Auguste Antoine Piccard
Auguste Antoine Piccard
Swiss Physicist, Inventor, and Explorer
Auguste Antoine Piccard was a Swiss physicist, inventor, and explorer who is famous for being the first, with a partner, to reach the stratosphere in a balloon of his own design. He also invented the bathyscaphe, a submersible capsule, making it possible to reach the lowest point in the ocean.
Auguste and his twin brother, Jean, were born in Basel, Switzerland, on January 28, 1884. Their father was a professor of chemistry at the University of Basel. The brothers followed in their father's scholarly footsteps and attended the Swiss Federal Institute of Technology; Auguste completed a degree in physics. Following graduation he remained at the Institute as a professor. In 1919, he married the daughter of a French historian.
Three years later Piccard moved to the University of Brussels, where he accepted a newly created position in the physics department. He had studied cosmic rays and was attempting to design an experiment in which he would ascend to more than 16,000 meters (52,493 ft) in order to gather more data on the subject. It was clear to him that such high altitudes would require specialized equipment so that the trip would be a success. In 1930 Piccard designed and built a round aluminum capsule, or gondola, which had the capacity to be pressurized to the air pressure at approximately sea level. The gondola was also equipped to reuse the air supply inside, and the balloon itself was large enough so that it was not necessary to have it completely filled before lifting off the ground. On May 27, 1931, Piccard and a partner became the first humans to reach the stratosphere by ascending to 51,961 feet (15,781 m) after lifting off from Augsburg, Germany; the air pressure at this altitude is approximately one-tenth that of the air pressure at sea level.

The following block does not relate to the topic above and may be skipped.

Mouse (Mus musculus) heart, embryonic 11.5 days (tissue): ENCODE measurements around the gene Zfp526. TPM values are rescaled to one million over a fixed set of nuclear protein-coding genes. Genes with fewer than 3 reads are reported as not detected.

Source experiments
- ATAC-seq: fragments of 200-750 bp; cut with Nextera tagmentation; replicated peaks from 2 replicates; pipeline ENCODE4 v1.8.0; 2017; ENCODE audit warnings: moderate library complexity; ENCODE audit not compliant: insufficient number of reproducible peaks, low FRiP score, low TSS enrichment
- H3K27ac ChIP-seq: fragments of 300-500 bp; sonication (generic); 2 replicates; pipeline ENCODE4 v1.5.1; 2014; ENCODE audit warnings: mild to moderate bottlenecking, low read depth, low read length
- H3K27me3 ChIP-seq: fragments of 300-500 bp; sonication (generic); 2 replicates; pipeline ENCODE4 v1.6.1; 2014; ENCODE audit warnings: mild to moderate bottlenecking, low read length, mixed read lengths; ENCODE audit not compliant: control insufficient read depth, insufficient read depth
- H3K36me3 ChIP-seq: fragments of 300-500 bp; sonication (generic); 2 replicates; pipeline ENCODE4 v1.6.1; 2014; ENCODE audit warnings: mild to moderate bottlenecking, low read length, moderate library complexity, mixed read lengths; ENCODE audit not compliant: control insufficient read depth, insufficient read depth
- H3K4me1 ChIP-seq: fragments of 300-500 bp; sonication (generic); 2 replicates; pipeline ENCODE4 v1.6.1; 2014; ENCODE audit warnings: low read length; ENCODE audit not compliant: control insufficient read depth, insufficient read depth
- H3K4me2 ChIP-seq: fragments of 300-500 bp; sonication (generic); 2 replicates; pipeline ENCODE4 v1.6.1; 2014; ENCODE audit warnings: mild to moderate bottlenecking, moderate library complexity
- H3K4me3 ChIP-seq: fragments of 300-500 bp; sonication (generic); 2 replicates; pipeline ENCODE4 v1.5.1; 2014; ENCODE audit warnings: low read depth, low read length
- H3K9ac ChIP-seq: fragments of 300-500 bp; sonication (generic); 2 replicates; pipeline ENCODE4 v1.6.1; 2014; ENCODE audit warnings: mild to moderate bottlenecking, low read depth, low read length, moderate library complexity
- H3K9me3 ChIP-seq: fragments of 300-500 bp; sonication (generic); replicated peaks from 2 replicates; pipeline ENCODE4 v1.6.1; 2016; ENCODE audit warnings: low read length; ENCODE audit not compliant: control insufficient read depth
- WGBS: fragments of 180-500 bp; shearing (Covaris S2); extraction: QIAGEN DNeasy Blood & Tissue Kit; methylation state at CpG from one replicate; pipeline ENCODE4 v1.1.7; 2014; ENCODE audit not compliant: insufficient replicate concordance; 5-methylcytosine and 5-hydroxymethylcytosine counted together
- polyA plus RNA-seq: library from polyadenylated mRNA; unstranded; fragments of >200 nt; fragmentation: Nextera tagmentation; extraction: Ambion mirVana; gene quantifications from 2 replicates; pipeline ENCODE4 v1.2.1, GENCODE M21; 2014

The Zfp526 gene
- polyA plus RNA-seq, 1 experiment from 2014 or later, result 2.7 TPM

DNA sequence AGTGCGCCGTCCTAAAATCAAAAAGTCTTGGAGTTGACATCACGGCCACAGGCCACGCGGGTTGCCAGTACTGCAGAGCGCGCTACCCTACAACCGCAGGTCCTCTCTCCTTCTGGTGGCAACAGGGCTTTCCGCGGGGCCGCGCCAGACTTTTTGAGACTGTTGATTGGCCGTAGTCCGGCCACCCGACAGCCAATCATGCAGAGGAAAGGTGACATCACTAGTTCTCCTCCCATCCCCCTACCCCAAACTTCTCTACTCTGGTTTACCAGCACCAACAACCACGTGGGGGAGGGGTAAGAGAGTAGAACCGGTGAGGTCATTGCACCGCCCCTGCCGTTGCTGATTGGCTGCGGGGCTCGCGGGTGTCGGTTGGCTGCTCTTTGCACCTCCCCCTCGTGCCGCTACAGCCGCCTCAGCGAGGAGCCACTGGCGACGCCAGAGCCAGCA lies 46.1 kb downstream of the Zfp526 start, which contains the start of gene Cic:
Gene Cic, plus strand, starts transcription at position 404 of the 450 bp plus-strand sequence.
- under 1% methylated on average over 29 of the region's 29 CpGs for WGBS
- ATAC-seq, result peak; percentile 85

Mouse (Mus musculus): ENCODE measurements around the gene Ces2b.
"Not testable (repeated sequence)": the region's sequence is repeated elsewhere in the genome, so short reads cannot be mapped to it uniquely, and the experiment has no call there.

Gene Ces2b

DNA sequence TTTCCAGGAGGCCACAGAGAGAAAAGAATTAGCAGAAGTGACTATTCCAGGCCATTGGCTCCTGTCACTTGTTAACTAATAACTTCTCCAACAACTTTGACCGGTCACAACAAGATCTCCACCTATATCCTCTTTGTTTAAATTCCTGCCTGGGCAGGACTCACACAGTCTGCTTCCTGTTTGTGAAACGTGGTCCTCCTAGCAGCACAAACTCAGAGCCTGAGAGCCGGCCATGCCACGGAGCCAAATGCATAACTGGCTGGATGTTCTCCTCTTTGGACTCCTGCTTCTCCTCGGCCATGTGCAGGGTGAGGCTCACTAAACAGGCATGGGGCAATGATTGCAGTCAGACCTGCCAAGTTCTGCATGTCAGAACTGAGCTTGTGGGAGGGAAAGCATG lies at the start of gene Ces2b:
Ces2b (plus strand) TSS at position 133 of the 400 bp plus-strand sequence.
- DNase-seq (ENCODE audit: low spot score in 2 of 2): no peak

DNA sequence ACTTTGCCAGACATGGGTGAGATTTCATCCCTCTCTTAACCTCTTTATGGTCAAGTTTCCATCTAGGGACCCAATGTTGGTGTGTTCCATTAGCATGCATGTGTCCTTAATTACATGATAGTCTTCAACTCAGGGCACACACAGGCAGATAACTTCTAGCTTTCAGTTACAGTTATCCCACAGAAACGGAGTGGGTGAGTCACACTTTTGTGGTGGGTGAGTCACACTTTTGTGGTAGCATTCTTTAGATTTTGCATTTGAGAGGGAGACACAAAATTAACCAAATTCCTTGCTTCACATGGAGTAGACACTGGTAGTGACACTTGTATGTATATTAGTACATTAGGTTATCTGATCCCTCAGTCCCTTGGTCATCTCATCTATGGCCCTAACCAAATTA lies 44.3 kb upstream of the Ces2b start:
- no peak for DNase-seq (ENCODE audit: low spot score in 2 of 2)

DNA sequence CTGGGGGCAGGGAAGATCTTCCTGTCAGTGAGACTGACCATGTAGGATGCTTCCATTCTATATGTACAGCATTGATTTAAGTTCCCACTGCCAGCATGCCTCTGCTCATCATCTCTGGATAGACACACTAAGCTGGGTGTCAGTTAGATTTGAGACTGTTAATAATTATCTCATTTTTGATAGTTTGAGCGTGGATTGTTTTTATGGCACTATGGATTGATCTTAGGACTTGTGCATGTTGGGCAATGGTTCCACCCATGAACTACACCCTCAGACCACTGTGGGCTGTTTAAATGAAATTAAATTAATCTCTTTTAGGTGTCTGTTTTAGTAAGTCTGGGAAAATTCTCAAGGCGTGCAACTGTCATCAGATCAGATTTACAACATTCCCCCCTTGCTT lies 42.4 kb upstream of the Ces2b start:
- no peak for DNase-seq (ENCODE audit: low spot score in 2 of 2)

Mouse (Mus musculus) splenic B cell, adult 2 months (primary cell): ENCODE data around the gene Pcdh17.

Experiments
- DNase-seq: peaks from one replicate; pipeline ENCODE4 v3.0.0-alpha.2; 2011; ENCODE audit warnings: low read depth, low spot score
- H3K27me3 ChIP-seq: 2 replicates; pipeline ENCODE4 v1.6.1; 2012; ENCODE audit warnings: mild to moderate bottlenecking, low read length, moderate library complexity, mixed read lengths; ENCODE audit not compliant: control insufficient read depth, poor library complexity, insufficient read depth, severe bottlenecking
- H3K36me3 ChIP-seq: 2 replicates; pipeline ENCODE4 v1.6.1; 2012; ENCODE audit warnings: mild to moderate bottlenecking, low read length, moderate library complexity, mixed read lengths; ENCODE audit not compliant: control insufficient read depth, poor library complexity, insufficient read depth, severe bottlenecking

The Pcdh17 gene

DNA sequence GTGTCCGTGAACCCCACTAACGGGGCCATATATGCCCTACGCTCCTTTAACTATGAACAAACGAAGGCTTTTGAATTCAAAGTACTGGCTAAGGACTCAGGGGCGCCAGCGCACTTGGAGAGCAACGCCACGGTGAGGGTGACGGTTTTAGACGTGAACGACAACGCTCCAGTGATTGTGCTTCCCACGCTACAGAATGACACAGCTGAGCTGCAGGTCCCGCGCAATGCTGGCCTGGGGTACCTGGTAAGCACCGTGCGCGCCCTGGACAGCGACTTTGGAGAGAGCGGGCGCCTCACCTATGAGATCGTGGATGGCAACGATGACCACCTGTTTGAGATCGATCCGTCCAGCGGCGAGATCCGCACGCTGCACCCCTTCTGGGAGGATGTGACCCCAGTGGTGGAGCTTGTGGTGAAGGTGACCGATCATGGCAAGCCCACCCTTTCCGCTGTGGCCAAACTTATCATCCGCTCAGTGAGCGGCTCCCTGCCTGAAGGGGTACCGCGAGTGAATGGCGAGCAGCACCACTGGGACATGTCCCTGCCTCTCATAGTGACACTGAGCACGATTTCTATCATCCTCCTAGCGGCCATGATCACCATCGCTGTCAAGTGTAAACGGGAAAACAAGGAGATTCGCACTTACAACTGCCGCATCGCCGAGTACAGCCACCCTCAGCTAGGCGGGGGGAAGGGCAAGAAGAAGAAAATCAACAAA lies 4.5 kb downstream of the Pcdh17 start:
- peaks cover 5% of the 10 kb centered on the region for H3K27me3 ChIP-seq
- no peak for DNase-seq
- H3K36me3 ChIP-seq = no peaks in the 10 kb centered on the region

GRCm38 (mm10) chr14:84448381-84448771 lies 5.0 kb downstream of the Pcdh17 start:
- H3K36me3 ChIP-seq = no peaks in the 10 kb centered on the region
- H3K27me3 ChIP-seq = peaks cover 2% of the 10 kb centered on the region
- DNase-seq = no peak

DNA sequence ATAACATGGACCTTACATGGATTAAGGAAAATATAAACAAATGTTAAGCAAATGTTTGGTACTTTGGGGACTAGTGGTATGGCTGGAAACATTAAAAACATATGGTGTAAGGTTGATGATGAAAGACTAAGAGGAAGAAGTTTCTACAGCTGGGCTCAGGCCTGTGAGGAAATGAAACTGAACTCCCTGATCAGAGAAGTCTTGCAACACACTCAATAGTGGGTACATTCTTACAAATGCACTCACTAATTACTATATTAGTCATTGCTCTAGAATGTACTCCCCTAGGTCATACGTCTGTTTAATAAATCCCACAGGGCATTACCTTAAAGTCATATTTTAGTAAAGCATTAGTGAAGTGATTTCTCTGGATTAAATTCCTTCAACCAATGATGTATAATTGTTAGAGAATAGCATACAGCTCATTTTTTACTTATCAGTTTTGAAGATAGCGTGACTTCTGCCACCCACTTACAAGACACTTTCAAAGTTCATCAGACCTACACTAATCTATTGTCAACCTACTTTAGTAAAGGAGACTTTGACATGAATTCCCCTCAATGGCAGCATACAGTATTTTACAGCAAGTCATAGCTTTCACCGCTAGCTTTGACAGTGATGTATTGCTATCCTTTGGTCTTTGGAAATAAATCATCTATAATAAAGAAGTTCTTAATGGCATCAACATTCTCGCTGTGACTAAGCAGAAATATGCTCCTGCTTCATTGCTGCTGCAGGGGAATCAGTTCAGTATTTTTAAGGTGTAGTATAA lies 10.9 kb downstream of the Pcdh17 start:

Piccard ascended to a record-breaking height of 55,563 ft (16,940 m) on August 18, 1932, this time in a balloon furnished with a radio. Following this event Piccard shifted his time and energies to conquering the depths of the sea.
Using the principles he had developed with the pressurized gondola for the stratospheric balloon trip, Piccard designed a pressurized capsule able to dive to the deepest depths of the ocean, an invention which he called the bathyscaphe. The term bathyscaphe comes from the Greek terms bathos, meaning "deep," and scaphos, meaning "ship." The gondola in this case was suspended beneath a tank filled with gasoline, which is "lighter" than water, thereby forming a virtual underwater balloon. Weights, or ballast, would cause the bathyscaphe to dive; the ballast would be released at the end of the dive so the bathyscaphe could return to the surface.
The bathyscaphe was not completed until 1948. In October of that year it was tested in an unmanned dive off the Cape Verde Islands; the dive was not a success. In 1953, Piccard and his son, Jacques, in a new and improved bathyscaphe named Trieste, dove to the depth of 10,330 feet (3,149 m) in the Adriatic Sea. In 1956, Auguste Piccard achieved a dive of 12,500 feet (3,810 m) in the same region. Following this success, the Piccards set their objective as the Mariana Trench. This is where the deepest known spot in the world, Challenger Deep, is located. The Mariana Trench is a 1,835-mile-long (2,953-km-long) depression along the Pacific Ocean floor; the Challenger Deep is about 200 miles (322 km) south of Guam and is approximately 36,200 feet (11,034 m) down.
On January 23, 1960, Piccard's dream was realized. His son, Jacques, with a United States Navy lieutenant, descended in the bathyscaphe Trieste to 35,800 feet (10,912 m) in the Mariana Trench off Guam. Auguste Piccard died in Lausanne, Switzerland, on March 24, 1962.
MICHAEL T. YANCEY